New input for changes to Combined Transport Directive
Efforts to revise the Combined Transport Directive have continued. The European Commission has revealed a new plan to change the legislative text. Among others, the scope of the Directive would be extended to cover all multimodal transport operations that promise to save on external cost.
The amendment of the Combined Transport (CT) Directive has been in process for several years. The text, dating back 28 years, needs to be modernised. The changing realities and ambitions require new measures, especially in light of the climate change objectives of the EU. The International Union for Road-Rail Combined Transport (UIRR) has been one of the organisations advocating the changes.
Inception Impact Assessment
On 19 August, the European Commission unveiled the Inception Impact Assessment (IIA), that sets out the scope within which the amendment is to be developed. The IIA reflects on the European Climate Law objectives and the Strategy for Smart and Sustainable Mobility (SSSM), while it must also take note of the 6th Global Climate Change Report of the IPCC.
In order to meet the European Climate Law’s decarbonisation objectives, a significant uptake of more sustainable transport options is needed, argues the UIRR. Due to the wide range of transport externalities not reflected in the prices of road haulage today, the market currently does not provide sufficient incentives, argues the Commission. An EU-level framework of uniform conditions and support measures are needed to fulfill the targets contained in the SSSM for market share growth of rail freight, shortsea shipping and inland waterway transport.
Several measures are outlined in the IIA to be scrutinised over the coming months:
- Extend the scope of the Directive to all intermodal or multimodal transport operations that promise to save on externalities beyond a certain threshold when evaluating against road-only transport using a common calculation method. Terminals should be categorized to orient their development and a labelling system developed for all freight transport operations.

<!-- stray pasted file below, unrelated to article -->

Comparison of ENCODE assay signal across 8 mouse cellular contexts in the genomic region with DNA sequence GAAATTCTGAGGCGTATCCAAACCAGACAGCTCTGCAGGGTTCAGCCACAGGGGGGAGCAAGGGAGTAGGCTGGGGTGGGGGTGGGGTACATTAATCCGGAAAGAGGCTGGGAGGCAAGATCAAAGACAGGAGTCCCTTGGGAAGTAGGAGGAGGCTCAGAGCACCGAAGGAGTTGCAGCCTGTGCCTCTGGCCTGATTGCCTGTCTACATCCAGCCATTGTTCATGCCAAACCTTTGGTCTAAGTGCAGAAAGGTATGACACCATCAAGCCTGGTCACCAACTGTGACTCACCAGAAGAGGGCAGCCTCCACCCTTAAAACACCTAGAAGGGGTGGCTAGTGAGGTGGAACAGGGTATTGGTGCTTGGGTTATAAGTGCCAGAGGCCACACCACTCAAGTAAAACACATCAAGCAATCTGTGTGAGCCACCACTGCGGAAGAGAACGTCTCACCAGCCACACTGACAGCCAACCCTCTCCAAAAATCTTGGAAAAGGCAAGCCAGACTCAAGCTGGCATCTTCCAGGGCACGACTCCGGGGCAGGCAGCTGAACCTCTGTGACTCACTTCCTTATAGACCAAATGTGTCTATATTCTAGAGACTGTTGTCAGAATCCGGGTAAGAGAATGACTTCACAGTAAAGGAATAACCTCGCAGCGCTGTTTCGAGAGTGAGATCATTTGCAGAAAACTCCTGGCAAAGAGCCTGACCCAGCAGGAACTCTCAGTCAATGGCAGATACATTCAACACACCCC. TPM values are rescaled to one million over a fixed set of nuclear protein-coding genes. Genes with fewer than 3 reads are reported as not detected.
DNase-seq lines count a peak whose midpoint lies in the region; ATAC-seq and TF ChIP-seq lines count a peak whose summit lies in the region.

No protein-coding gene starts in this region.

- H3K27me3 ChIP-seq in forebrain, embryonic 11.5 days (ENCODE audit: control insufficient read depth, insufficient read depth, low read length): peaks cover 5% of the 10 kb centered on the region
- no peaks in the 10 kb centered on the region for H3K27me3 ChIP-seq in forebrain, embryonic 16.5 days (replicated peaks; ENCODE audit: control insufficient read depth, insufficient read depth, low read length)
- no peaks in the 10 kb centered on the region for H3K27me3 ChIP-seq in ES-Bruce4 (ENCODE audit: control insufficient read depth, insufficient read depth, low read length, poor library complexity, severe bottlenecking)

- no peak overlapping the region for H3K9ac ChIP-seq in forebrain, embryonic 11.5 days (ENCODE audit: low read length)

- The previous option plus a requirement of regular transport system analysis to assess the efficiency of the support measures chosen by the Member States.
- The two previous options plus a range of mandatory support measures.
- Under all three scenarios consideration will be given to keeping the benefits only for combined transport operations contained in the present Directive.
“Whether the policymaker legislates a definition of Combined Transport or replaces it with an externality calculator – created to determine which road-alternative transport solutions are to be supported – it does not alter the need for inland freight transport services that are energy-efficient, zero-carbon, low-pollution, safe, do not contribute to congestion and offer high value-added jobs with a healthy work/life balance”, the UIRR says.
“What matters is the workability of the regulatory conditions in real life: does it simplify an anyway complicated regulatory framework? Does it make enforcement easier?
Intermodal most efficient
“The intermodal transshipment technique is the most efficient to shift cargo by the truckload and half-a-truckload from road to rail freight and other sustainable means of freight transport. The most effective and least risky solution to decarbonising inland freight transport – through shifting cargo presently carried end-to-end by trucks – is Zero-Carbon Combined Transport. UIRR will actively participate in the process to develop the proposal for the revision of the Combined Transport Directive under these premise” the industry group concluded.
The CT Directive amendment was originally introduced by the Commission in November 2017, but withdrawn in February 2020, to the dissapointment of the UIRR. “This delay can only be justified if the withdrawal results in the re-tabling of an amendment with an improved, more effective content, it commented back then. The new IIA is a new spark of hope in the process.